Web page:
'as a Christian, I am required to forgive --- no matter how hard it may be.'3
Often it is hard. So hard, in fact, that Jesus' decree to love and pray for our opponents is regarded as one of the most breathtaking and gut-wrenching challenges of his entire Sermon on the Mount, a speech renowned for its outrageous claims. There was no record of any other spiritual leader ever having articulated such a clear-cut, unambiguous command for people to express compassion to those who are actively working against their best interests.
Jesus has done it again!
But wait. Hold on a moment. Maybe this command isn't so outlandish after all. Perhaps it's actually a prescription that benefits both those who forgive and those who are forgiven. Maybe there are a host of benefits that come with fostering an atmosphere of grace rather than an environment of maliciousness.
The truth is, God's wisdom works. Choosing to forgive instead of hate can turn out to be one of our greatest blessings in disguise ---
if we understand how this extraordinary principle works.
Love my enemies? I don't have any enemies --- do you? Nobody has ever shoved a machine gun under my chin and herded me into a dank cell for seven years. Nobody has ever brutalized me the way Terry Anderson was abused.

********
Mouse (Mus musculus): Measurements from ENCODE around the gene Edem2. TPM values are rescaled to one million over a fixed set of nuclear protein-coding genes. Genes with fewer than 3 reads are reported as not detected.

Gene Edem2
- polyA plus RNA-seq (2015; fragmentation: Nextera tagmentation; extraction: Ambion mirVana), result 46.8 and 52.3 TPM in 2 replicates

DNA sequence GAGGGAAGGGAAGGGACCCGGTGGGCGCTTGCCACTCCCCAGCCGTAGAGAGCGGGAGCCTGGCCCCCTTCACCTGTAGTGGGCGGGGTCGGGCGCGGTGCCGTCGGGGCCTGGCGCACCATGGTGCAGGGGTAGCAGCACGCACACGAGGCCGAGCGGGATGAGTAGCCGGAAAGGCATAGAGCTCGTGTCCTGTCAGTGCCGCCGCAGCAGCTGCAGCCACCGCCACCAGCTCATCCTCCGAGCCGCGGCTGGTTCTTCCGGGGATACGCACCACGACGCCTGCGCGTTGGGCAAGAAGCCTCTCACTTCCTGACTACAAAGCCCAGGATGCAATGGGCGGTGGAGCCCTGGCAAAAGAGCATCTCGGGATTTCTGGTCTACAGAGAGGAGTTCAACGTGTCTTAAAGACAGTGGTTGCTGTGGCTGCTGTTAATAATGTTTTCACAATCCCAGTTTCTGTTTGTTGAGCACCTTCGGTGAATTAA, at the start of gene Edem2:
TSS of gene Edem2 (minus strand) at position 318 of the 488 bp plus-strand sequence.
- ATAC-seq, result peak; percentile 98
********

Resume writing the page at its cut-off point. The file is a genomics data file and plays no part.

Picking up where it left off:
But even in the civilized United States, we do have enemies. To one degree or another we all have adversaries or opponents toward whom we feel animosity.
He may be the owner of a competing business who's stealing your best customers, and if you're honest, you'll admit that you hate him for putting your livelihood in jeopardy. She may be a colleague who's fighting against you --- all too successfully --- for bonuses and advancement. He may be the midlevel executive who's firmly entrenched above you in the corporate structure, and you resent him because he's blocking your way to the top.